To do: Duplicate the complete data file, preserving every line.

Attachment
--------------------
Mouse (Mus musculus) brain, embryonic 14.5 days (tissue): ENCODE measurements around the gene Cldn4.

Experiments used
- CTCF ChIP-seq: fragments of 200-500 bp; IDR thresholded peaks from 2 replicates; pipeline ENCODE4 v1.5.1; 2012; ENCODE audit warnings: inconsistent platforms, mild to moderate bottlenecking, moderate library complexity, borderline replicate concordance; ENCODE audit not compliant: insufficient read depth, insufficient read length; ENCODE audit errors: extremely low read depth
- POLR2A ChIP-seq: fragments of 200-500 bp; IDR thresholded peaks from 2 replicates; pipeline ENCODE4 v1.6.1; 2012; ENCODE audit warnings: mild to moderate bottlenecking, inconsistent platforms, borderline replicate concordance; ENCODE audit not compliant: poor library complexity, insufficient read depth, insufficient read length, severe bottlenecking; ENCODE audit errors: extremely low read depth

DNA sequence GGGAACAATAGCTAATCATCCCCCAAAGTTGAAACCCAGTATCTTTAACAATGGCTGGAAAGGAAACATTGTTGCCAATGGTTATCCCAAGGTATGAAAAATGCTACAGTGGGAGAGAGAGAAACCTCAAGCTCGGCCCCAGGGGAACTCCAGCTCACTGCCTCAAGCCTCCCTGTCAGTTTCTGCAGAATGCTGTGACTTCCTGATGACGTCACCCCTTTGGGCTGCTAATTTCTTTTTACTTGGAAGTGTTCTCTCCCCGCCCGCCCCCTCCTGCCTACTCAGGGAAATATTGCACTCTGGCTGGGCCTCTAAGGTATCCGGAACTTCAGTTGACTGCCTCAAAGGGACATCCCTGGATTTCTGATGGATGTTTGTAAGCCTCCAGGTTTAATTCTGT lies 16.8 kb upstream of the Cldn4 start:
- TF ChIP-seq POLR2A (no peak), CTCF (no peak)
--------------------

Mouse (Mus musculus) brain, embryonic 14.5 days (tissue): ENCODE measurements around the gene Cldn4.

Experiments used
- CTCF ChIP-seq: fragments of 200-500 bp; IDR thresholded peaks from 2 replicates; pipeline ENCODE4 v1.5.1; 2012; ENCODE audit warnings: inconsistent platforms, mild to moderate bottlenecking, moderate library complexity, borderline replicate concordance; ENCODE audit not compliant: insufficient read depth, insufficient read length; ENCODE audit errors: extremely low read depth
- POLR2A ChIP-seq: fragments of 200-500 bp; IDR thresholded peaks from 2 replicates; pipeline ENCODE4 v1.6.1; 2012; ENCODE audit warnings: mild to moderate bottlenecking, inconsistent platforms, borderline replicate concordance; ENCODE audit not compliant: poor library complexity, insufficient read depth, insufficient read length, severe bottlenecking; ENCODE audit errors: extremely low read depth

DNA sequence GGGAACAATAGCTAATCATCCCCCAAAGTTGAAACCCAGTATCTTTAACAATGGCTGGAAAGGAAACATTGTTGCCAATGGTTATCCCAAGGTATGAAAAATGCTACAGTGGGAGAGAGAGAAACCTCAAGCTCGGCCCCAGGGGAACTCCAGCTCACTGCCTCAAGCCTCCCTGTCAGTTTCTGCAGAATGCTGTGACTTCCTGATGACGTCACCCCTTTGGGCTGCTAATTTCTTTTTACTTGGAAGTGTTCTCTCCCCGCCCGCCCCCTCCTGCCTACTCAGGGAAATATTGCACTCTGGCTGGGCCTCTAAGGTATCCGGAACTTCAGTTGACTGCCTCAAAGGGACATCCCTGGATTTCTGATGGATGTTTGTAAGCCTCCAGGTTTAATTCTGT lies 16.8 kb upstream of the Cldn4 start:
- TF ChIP-seq POLR2A (no peak), CTCF (no peak)